• Turn-Based Combat: The game is played in real time, but switches to turn-based whenever you enter combat.
  • The Unfought: Koschei is set up as a major villain but is actually quite amicable and lets you and Gromoboi go free once you deprive the Drakh-Shu priesthood of means to blackmail him into cooperating.
  • Unintentionally Unwinnable:
    • The quest to kill Azarga-Tan is impossible to turn in, since both Quest Givers, Yelovit and Gromoboi, are dead at that point and Prince Yaropolk is conspicuously uninterested in the death of his greatest enemy. Luckily, this oversight does not prevent you from advancing the main story.
    • While retrieving Koschei's Egg, a glitch when leaving the Pavillion before grabbing the MacGuffin prevents you from going back inside and makes the main quest impossible to complete.
  • Vain Sorceress: Murena, who is so jealous of her sister Sphirka's marriage to Prince Yaropolk, she sends nightmares onto Svetlograd.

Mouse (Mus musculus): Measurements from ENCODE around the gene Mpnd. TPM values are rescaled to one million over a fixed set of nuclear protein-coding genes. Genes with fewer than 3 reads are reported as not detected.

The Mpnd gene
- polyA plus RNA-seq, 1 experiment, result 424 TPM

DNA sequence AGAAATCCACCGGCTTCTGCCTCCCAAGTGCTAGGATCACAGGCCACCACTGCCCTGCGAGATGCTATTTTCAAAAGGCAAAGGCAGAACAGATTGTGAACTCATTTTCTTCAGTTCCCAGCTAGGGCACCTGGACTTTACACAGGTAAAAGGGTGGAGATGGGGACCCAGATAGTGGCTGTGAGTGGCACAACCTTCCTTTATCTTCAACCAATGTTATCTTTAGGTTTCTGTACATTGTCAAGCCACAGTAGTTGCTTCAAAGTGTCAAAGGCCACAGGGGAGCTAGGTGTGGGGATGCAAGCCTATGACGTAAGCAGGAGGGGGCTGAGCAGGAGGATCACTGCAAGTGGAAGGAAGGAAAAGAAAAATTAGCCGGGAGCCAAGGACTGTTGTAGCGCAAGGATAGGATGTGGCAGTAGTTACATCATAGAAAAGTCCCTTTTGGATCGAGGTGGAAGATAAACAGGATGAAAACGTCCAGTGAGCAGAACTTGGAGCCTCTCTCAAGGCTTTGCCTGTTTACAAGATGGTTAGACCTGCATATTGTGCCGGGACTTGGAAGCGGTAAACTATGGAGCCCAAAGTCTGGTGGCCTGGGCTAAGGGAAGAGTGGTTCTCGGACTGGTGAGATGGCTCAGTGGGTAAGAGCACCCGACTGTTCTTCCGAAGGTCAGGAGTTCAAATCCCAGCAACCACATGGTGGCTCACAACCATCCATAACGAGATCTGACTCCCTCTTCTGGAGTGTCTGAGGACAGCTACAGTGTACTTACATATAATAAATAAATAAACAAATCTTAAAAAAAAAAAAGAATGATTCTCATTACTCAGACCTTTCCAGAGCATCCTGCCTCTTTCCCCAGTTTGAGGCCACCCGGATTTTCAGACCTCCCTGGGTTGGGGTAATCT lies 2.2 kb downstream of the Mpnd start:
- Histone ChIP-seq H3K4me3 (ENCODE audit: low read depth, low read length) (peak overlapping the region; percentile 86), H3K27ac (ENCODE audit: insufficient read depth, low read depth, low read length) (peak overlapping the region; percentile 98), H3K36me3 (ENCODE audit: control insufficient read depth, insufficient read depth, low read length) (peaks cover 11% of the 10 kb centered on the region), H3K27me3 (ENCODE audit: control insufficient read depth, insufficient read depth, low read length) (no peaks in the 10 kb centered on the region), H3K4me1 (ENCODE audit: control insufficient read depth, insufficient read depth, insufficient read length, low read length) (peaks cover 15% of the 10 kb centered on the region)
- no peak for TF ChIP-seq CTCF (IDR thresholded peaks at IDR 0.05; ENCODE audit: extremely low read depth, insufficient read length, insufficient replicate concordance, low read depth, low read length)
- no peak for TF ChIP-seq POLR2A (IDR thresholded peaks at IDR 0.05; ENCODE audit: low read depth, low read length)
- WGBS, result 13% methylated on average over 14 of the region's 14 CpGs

• Wake-Up Call Boss: The Volkolak on the outskirts of Belovodye is waaay too tough to beat without some preemptive Level Grinding and/or ridiculous luck.
  • War God: Volkh, who tries to kill you immediately after meeting up with Velena.
  • What Did I Do Last Night?: After a night partying with Buyan, you wake up in an underground dungeon stripped of your gear and guarded by Drakh-Shu priests.

The sequel contains examples of following tropes:

  • Expansion Pack: Cold Heaven is almost a Mission-Pack Sequel, being a continuation and conclusion of the game with very little in terms of new gameplay.
  • Famed In-Story: The protagonist of the first game and Velena, although long dead, have been deified for their victory against Drakh-Shu and are now venerated by the Cult of the Heroes.
  • Time Skip: The second game is set roughly 300 years after the first.
  • Sequel Number Snarl: Since the first game was titled Heath: The Unchosen Path for the English release, the sequel is simply titled GoldenLand in English (it should be either Heath 2 or GoldenLand 2).

Alternative Title(s): Golden Land Cold Heaven